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Sunday, 19 September. 2021
 
Your Key to Palestine
The Palestinian Initiatives for The Promotoion of Global Dialogue and Democracy
 
 
 

Not many Palestinians were familiar with the name Uri Davis until yesterday when the media reported that the "Jewish member of Fateh" had been nominated for a spot on the movement's Revolutionary Council. Davis, recruited into Fateh in the 1980's by assassinated Fateh leader Khalil Al Wazir, was born in Jerusalem in the early forties to Jewish immigrants who believed in the Zionist dream.

Obviously, Davis did not adopt his parents' ideologies, calling himself a "Palestinian Jew." An academic, Davis has been an avid proponent of human rights, Palestinian especially, and an opponent of the nature of Israel as a Jewish state. In 1987, he wrote a book entitled, "Israel: an apartheid state" and penned his autobiography in 1995 entitled, "An autobiography of an anti-Zionist Palestinian Jew."

Needless to say, Uri Davis is not your average run-of-the-mill Israeli. Now he has been nominated for one of Fateh's highest decision-making councils. The Revolutionary Council, which comprises of 80 seats, is the second most important body in Fatah after the 18-member Central Committee. So far, 700 or so candidates have been nominated for seats on the Council, with election results expected in the next few days.

Whether or not Davis wins a seat on the Council or not is largely beside the point. He is already a longstanding member of Fateh and even an observer member of the Palestine National Council. In short, he has made his point and has left no question of where his loyalties lie.

His position also makes a very strong statement about the Palestinians, one which needs to be brought to light more often. Palestinians have never been opposed to "Jews" per se. As a monotheistic religion, Palestinians respect Judaism and its followers as much as they revere Christians or Muslims. It is not Judaism that Palestinians are fighting, it is Zionism. Why else would Fateh, the Palestinians' oldest and most longstanding revolutionary movement, accept a Jew (with Israeli citizenship) as a member? Why else would Hamas leader Ismail Haniyeh welcome members of the Neturei Karta - ultra-orthodox anti-Zionist Jews - in besieged Gaza? The answered is simple. The Palestinians' existential struggle is with a political movement grounded in racist ideology that allows the superiority of one people over another on the sole premise of their race. Zionism just happens to exploit Judaism, linking the two, making them inextricably inseparable.

However, people like Uri Davis, Jewish American academician Normal Finkelstein and many others, prove this theory wrong and are willing to go up against a tidal wave of criticism to make their voices heard. They are called "self-hating Jews", despised by the majority of Israelis who think supporting the Palestinians' right to liberation from occupation is tantamount to high treason – apparently both to the state and to their identity as Jews.

If the matter is taken from this perspective, it is clear that Zionist Jews are principally to blame for creating such a tight link between Judaism and Zionism. It was not the Palestinians or the Arabs or anyone else who established this relationship. Hence, Israel should not lash out at anyone who has even the slightest criticism for Israel by branding them "anti-Semites" or in the case of Uri Davis or even White House Chief of Staff Rahm Emmanuel, as "self-hating Jews."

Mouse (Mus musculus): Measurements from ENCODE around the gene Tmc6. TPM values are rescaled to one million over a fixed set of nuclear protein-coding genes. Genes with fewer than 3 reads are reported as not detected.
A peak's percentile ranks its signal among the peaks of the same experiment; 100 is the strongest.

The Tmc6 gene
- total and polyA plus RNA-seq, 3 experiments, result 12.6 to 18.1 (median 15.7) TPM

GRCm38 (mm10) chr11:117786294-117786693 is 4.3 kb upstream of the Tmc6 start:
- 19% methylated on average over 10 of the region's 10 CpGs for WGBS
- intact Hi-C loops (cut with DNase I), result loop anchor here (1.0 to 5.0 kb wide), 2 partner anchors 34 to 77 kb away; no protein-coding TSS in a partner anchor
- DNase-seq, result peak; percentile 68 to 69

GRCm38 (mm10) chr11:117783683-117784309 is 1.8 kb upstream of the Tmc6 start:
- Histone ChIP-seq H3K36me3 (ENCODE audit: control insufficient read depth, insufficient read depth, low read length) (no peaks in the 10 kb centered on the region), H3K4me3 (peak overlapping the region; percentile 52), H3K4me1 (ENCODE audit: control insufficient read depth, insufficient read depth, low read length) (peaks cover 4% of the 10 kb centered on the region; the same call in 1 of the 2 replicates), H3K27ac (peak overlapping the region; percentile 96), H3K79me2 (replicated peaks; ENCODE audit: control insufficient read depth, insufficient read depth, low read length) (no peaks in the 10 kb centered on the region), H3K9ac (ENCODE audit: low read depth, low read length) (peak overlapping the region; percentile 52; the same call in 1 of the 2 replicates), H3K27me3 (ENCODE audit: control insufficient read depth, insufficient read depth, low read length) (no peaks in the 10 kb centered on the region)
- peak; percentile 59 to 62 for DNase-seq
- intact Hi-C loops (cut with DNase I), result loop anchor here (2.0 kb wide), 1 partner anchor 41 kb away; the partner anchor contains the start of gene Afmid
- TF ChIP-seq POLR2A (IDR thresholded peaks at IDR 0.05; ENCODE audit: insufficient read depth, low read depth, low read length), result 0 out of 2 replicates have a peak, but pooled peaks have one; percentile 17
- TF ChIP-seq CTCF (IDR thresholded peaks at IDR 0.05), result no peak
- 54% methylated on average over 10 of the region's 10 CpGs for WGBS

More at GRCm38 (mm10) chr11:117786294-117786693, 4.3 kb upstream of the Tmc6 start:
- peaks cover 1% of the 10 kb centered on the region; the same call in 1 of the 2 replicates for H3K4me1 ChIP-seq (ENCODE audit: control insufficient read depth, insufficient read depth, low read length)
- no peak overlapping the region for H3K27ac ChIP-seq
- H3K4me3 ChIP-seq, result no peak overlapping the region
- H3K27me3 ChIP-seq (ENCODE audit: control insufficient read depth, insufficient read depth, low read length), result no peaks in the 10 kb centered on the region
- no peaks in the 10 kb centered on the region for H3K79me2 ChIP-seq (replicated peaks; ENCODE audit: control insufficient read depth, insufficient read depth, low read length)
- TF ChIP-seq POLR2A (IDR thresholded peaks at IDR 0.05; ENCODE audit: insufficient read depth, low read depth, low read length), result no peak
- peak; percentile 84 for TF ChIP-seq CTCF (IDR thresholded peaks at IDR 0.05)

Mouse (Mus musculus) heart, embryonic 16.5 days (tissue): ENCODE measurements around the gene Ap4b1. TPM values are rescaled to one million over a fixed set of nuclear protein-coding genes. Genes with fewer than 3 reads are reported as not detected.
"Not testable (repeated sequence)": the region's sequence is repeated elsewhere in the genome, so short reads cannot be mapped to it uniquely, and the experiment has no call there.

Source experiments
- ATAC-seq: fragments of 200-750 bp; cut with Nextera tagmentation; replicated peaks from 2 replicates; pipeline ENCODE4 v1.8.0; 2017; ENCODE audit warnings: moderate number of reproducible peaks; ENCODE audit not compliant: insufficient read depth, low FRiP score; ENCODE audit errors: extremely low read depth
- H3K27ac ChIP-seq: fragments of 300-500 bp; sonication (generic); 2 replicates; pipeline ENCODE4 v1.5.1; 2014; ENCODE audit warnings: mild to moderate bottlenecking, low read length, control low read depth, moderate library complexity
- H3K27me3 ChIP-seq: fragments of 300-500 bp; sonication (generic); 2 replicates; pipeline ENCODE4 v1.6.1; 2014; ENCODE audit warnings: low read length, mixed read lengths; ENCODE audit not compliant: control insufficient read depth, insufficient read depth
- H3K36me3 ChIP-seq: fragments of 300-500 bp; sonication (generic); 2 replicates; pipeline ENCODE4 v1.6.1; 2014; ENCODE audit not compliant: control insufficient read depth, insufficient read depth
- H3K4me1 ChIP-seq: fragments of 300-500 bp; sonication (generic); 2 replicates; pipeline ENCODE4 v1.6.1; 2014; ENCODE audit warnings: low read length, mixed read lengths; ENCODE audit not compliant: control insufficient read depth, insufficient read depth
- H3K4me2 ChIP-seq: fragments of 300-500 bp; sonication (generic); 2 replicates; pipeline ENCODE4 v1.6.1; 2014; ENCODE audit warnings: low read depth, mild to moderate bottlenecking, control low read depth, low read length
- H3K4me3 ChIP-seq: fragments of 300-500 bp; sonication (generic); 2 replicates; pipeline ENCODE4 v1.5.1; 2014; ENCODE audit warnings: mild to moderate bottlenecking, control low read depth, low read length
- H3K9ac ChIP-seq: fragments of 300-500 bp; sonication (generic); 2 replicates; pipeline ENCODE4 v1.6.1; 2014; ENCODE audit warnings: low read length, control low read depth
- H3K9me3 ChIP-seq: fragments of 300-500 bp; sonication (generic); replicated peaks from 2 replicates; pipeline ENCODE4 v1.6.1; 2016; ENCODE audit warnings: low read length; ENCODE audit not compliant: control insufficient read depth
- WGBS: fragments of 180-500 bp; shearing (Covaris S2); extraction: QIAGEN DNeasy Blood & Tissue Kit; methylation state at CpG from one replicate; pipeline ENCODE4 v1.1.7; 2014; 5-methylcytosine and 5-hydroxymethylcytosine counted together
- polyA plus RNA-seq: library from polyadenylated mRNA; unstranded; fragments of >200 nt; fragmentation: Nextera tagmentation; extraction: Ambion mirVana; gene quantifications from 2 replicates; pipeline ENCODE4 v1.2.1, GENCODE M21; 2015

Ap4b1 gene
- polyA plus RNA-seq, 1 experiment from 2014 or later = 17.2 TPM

For years, Israel has played the religion card to create splits among the people of the region and not only with the Jews. Back in the early nineties, when the first Intifada was in its prime, Israel tried to bait Palestinian Muslims and Christians by claiming that Muslims (around 95% of Palestine's population) were persecuting the small Christian minority. The accusations didn't stick since they were baseless. Christian and Muslim Palestinians have always maintained a healthy relationship overall and have not allowed Israel to drive a wedge between them.

Having said this, Palestinians will not deny they are opposed to Zionism, to which most of their current problems can be traced back. Dispossession, occupation, discrimination and oppression of the Palestinians have all been directly caused by the Zionist dream, which is only viable as long as the aspirations of the other are denied.

This is what people like Uri Davis believes and why he chose not to follow in the footsteps of his parents. He obviously realized the injustices done to the Palestinians in his name and so wrongly in the name of Judaism. That is, he has refused to allow Israel to speak for him.

In this sense, Fateh must be commended for breaking a social and psychological barrier and making a very important point. Anyone, regardless of religion, race or creed, who supports the Palestinians' legitimate right to liberation and freedom from oppression, is welcomed with open arms. This is not to say there are not exceptions to the rule. That is, there are those Palestinians who do not separate religion from political movement and consider "Jew" and "Zionist" as synonymous. But they are a minority and will hopefully follow the example of other open-minded Palestinians who have the courage to separate the two even as Israel does not.

The example of Fateh member Uri Davis is a perfect one. It brings to light one fundamental point that encapsulates the tangled relationship between Palestinians and Israelis. Jewish is all right. Zionist is not.

Joharah Baker is a Writer for the Media and Information Program at the Palestinian Initiative for the Promotion of Global Dialogue and Democracy (MIFTAH). She can be contacted at mip@miftah.org.

 
 
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